Maggie Hassan’s “Bipartisan Health Care Solutions” Are Neither Bipartisan Nor Solutions

New Hampshire’s drive-by Senator Maggie Hassan (whose margin of victory was less than the number allowed to vote without ID) is out with an op-ed on how to “solve” healthcare:

Hassan’s op-ed comes on the heels of the Senate GOP’s failure to pass “skinny repeal” of Obamacare and the news that health insurers in New Hampshire have requested rate hikes of, in some cases, more than 40 percent for 2018.  Hassan’s “solutions,” however, are neither truly bipartisan nor really solutions.  Rather, they would move us further toward single-payer –that is, government-controlled and government-rationed– healthcare.

So here are Hassan’s solutions:

To start, we must stabilize insurance markets and protect the marketplace from the Trump administration’s actions to sabotage it, actions that are increasing the cost of health insurance premiums.

One of these destabilizing actions is the administration’s ongoing threats to withhold payments — to fund what are known as cost sharing reductions — that help lower out-of-pocket expenses such as deductibles and co-pays for individuals with health insurance plans in the marketplace. This creates uncertainty, which in turn drives up costs. That’s why I’m supporting a proposal from Sen. Jeanne Shaheen, which would help lower premiums by ensuring that these payments get made.

This is so misleading it is hard to know where to begin.

For starters, Hassan makes it sound like the problem is that we have a free market for health insurance and that the free market isn’t working – “stabilize insurance markets.”   Actually, we have a highly regulated market.  It’s called Obamacare  And there reason that insurance premiums and deductibles are skyrocketing, but insurers are nonetheless losing money, is that Obamacare is fatally flawed.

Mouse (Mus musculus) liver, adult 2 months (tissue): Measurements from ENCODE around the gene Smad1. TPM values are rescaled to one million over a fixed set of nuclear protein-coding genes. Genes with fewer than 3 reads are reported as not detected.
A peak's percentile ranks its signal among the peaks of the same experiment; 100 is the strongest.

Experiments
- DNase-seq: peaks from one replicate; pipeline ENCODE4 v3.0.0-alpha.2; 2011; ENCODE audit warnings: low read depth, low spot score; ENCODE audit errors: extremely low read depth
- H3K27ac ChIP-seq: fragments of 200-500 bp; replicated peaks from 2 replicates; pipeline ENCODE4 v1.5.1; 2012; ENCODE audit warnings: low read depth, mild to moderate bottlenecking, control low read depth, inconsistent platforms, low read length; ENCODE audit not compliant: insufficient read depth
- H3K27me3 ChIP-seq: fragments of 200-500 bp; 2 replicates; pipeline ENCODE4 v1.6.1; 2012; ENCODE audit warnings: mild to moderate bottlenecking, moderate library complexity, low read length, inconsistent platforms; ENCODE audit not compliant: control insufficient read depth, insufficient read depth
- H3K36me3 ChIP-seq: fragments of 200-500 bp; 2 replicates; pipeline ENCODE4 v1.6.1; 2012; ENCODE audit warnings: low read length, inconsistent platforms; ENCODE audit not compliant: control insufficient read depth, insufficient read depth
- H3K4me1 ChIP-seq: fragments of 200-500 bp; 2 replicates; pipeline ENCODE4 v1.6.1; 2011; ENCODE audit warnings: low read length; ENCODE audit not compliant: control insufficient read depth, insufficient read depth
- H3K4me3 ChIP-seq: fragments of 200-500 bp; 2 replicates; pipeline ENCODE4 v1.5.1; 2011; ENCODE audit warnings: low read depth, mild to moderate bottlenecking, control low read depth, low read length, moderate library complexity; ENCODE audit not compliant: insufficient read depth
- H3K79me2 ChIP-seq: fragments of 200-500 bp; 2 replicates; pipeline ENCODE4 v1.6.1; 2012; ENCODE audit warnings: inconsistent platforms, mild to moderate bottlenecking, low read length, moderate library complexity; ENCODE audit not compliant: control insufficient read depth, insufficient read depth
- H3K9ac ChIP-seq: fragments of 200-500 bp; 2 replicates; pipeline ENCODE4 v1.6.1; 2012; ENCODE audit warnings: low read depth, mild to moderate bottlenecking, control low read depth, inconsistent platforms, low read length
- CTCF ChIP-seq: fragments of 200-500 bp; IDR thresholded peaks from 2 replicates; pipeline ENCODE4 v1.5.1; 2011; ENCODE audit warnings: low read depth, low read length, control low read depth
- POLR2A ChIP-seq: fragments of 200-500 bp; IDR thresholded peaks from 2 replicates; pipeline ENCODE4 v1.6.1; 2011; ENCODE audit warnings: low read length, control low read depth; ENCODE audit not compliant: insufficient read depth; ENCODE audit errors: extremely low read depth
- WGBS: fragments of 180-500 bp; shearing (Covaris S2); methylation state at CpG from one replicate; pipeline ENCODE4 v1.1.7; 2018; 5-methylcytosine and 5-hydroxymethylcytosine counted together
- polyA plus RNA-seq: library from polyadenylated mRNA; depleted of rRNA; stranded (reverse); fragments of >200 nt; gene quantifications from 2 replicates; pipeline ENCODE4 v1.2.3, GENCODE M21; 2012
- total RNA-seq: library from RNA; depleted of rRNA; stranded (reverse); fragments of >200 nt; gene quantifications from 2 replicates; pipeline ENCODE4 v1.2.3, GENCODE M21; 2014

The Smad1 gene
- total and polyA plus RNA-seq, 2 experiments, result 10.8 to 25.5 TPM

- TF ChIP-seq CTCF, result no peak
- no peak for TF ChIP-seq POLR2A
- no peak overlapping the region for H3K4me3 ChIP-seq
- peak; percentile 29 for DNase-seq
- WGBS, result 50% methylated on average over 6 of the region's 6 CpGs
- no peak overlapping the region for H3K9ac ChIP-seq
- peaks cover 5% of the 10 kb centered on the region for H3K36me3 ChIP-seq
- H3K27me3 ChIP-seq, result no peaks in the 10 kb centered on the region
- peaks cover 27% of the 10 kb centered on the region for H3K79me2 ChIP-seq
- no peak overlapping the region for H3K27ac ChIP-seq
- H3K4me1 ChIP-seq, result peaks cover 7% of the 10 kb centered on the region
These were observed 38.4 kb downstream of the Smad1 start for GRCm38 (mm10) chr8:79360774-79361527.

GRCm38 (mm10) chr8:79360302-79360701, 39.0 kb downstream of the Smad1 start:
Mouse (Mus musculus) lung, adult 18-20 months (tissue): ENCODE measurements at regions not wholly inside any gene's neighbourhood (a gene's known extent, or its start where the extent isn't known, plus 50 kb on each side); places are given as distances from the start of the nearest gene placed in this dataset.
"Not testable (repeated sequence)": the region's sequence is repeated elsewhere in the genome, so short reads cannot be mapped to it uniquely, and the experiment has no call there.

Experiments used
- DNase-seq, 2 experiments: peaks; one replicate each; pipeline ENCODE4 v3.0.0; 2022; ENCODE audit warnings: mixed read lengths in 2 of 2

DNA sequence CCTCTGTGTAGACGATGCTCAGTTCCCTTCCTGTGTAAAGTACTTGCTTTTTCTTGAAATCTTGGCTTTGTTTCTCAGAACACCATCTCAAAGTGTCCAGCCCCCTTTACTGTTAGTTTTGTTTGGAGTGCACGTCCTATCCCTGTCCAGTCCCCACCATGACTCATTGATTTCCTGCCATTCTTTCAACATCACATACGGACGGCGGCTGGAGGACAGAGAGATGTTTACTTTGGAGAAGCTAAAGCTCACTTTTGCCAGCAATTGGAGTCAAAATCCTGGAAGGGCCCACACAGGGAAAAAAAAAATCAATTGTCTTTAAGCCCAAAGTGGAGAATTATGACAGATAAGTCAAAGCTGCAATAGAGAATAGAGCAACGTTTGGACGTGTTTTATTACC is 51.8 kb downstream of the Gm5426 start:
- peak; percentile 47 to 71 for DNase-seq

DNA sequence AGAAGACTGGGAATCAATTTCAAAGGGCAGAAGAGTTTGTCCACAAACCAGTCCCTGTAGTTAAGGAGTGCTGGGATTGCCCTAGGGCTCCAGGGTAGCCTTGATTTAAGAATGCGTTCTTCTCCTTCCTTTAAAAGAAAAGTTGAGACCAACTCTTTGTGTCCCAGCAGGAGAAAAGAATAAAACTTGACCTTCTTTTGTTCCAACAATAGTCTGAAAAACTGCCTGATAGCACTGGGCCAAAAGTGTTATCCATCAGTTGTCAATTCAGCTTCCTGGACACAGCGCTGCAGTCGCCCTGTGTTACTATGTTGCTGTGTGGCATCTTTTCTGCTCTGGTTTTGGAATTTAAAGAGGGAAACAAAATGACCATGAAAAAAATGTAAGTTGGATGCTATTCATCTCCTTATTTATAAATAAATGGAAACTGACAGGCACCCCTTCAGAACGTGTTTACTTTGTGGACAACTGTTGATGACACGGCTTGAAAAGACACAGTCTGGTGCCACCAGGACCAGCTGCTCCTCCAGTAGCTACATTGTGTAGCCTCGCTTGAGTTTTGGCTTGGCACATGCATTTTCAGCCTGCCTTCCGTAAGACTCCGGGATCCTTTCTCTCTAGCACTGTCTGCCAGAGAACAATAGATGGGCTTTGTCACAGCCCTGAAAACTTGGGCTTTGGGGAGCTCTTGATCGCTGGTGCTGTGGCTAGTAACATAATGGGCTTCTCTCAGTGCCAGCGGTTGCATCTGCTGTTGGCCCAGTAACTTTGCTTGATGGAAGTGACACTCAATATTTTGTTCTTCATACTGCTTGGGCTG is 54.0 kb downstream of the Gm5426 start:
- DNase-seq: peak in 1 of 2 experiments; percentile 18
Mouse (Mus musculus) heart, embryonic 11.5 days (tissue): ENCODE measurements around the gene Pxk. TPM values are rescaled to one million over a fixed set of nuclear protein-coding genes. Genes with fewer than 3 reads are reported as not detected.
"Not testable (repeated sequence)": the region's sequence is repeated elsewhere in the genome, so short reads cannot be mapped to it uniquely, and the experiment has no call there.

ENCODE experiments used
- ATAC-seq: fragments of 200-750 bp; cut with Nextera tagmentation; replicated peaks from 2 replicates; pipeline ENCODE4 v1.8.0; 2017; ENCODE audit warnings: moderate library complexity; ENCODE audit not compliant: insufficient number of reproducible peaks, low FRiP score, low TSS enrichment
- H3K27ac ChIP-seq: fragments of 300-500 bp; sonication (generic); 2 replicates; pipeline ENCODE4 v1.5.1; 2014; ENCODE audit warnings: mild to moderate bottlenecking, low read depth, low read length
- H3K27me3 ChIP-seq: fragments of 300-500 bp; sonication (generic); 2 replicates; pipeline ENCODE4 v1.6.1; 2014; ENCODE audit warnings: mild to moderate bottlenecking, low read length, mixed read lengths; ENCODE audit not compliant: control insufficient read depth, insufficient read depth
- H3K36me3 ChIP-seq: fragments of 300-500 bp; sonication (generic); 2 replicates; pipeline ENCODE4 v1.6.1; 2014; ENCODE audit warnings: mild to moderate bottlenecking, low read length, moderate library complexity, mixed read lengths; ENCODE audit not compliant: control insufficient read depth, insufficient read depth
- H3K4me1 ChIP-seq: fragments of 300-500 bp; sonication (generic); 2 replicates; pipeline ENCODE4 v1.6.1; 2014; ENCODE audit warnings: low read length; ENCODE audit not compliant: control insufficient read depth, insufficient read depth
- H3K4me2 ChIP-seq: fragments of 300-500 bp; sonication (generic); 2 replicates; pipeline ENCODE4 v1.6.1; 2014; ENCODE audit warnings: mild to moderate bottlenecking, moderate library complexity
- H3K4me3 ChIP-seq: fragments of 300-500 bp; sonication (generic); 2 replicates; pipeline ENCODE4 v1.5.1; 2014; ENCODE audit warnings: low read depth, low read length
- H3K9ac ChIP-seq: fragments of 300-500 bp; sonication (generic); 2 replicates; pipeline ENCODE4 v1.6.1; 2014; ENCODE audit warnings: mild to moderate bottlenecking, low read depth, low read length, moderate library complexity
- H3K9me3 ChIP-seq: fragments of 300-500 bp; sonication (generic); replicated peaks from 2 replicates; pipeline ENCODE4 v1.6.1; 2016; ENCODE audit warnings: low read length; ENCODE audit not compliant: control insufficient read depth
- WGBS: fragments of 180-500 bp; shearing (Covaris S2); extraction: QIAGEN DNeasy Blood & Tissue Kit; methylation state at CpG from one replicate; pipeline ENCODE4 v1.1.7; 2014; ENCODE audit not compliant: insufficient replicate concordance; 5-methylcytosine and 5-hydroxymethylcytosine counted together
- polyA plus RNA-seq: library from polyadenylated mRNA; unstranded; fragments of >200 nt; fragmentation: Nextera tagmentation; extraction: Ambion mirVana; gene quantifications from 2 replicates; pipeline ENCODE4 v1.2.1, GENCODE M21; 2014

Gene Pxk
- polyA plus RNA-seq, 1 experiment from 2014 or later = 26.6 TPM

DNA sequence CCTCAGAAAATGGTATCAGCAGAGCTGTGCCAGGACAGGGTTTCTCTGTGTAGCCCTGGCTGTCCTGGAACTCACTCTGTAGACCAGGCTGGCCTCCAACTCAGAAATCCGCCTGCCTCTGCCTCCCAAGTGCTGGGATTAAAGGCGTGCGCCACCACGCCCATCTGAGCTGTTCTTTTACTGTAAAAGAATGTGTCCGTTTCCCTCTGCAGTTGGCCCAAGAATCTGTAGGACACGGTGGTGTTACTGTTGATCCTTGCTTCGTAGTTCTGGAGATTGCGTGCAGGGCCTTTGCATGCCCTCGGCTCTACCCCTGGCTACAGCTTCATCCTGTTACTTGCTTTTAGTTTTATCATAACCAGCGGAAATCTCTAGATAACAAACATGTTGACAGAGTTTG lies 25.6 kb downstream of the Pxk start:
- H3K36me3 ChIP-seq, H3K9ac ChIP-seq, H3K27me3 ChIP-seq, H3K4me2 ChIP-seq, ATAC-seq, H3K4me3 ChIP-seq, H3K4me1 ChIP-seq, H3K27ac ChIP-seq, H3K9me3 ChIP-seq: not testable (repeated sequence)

Obamacare requires insurers to cover people with preexisting conditions at essentially the same price they charge healthy people.  That’s like requiring automobile insurers to insure people after they get into an accident and cover the accident and charge them no more than people who insure before getting into an accident are charged.  Needless to say, the preexisting coverage mandate drives up the cost of insurance massively, which in turn causes healthy people to drop insurance, which is why insurance companies are suffering massive losses.  The pool of people the insurers are covering has too high a proportion of unhealthy to healthy people, so insurers are paying out more than they take in.

Compounding this problem is the Obamacare mandate to cover “essential health benefits.”  These so-called “essential health benefits” are much more “essential” to constituencies that vote Democrat than to the general population.  For example, maternity coverage is hardly “essential” to women and couples in their sixties and seventies.  Needless to say, adding “essential benefits” increases the cost of insurance, which in turn leads people who do not consider the added benefits all that “essential” to drop insurance, which in turn means a higher proportion of the pool of insured are using the benefits, which in turn means more expenses for the insurers.

This is why insurance companies are requesting massive premium increases.  In other words, what is “destabilizing” insurance markets is Obamacare.

Hassan ignores all this and claims the problem is that President Trump is threatening to withhold “cost sharing reduction” payments.  Obamacare attempted to socialize -that is, hide- the anticipated increased cost of insurance in various ways.  One of these was “cost sharing reduction” payments.

Insurance companies are required by Obamacare to offer plans that offer lower premiums and deductibles for persons making less than 250 percent of the poverty level.  In return, they are supposed to receive money from the government as an offset, “cost sharing reduction” payments.  In other words, Obamacare masks the real cost of health insurance for those making less than 250 percent of the poverty level, by socializing -using taxes to pay- part of the cost.